Physiological Determinants of Consciousness

  • Mircea Steriade


It is taken for granted that everyone has a rough idea of what is meant by consciousness, but we know as long as no one asks us to define it (1). This is why some consider that “it is better to avoid a precise definition of consciousness because of the dangers of a premature definition” (2). Still, many theoretical writers and even some basic neuroscientists play with the global notion of consciousness in very different ways. For most authors, the notion covers sensations, mental images, thoughts, and volition. Special emphasis was also placed on emotions and feelings as important components of consciousness toward the emergence of self (3,4). In dictionaries, consciousness is simply defined as the state of being awake or, sometimes more subtly, as an organism’s awareness of its own self and surroundings. Awareness exists in animals, whereas self-awareness and evolved forms of consciousness that implicate complex plans in anticipated future probably restrict this notion to humans. The view that consciousness depends on awareness and arises from a background of brain arousal led most commentators to conclude that consciousness is what abandons us every evening and reappears the next morning when we wake up. However, peculiar types of consciousness, such as mentation with illogical thought and bizarre feelings, occur during dreaming in rapid-eye-movement (REM) sleep, whereas during deep stages of slow-wave sleep (SWS) dream mentation is much closer to real life (5, 6, 7).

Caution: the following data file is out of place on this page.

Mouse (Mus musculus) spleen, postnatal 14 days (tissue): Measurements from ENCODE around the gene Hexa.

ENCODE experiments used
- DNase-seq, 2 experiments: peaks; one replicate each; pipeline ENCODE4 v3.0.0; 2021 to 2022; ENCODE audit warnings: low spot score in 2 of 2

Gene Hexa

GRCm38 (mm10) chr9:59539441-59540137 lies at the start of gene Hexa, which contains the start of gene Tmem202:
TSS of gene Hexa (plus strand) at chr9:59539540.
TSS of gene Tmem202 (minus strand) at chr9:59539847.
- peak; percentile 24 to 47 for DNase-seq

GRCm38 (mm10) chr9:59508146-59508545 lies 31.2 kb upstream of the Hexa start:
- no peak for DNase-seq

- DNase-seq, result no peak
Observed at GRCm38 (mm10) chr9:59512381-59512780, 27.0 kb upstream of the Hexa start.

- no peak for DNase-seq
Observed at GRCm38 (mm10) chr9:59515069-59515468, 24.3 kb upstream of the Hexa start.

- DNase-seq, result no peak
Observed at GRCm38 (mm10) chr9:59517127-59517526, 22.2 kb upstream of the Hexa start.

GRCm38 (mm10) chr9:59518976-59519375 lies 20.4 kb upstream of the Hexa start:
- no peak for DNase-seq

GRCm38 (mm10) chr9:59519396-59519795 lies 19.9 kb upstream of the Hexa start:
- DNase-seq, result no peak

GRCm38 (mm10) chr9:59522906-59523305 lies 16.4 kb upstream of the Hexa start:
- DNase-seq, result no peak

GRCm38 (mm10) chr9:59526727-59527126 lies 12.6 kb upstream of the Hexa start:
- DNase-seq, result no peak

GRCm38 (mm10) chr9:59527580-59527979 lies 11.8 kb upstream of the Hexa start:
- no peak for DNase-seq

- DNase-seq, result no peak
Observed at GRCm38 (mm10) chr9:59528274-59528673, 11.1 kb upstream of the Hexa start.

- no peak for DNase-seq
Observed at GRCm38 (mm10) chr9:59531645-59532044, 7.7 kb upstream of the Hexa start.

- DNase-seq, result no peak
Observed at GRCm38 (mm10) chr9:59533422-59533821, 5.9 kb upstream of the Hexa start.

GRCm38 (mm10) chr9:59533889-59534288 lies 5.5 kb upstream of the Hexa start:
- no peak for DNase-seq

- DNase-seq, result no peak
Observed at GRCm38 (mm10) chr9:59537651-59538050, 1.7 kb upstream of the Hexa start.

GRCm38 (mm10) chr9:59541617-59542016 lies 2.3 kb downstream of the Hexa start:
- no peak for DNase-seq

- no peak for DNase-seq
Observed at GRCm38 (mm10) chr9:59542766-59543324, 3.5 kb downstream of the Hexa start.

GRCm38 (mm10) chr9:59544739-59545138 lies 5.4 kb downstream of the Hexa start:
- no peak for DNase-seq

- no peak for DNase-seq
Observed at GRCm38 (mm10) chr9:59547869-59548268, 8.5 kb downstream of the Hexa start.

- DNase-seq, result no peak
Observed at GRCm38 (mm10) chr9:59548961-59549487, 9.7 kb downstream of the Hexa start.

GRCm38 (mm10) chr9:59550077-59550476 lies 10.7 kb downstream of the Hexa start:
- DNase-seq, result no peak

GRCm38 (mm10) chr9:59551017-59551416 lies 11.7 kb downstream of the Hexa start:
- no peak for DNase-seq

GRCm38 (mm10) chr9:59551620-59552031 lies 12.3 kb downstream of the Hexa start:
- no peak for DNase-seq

Absence Seizure Absence Epilepsy Sleep Spindle Slow Oscillation Childhood Absence Epilepsy 
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Copyright information

© Humana Press Inc., Totowa, NJ 2005

Authors and Affiliations

  • Mircea Steriade
    • 1
  1. 1.Departement de PhysiologieUniversite de LavalQuebecCanada

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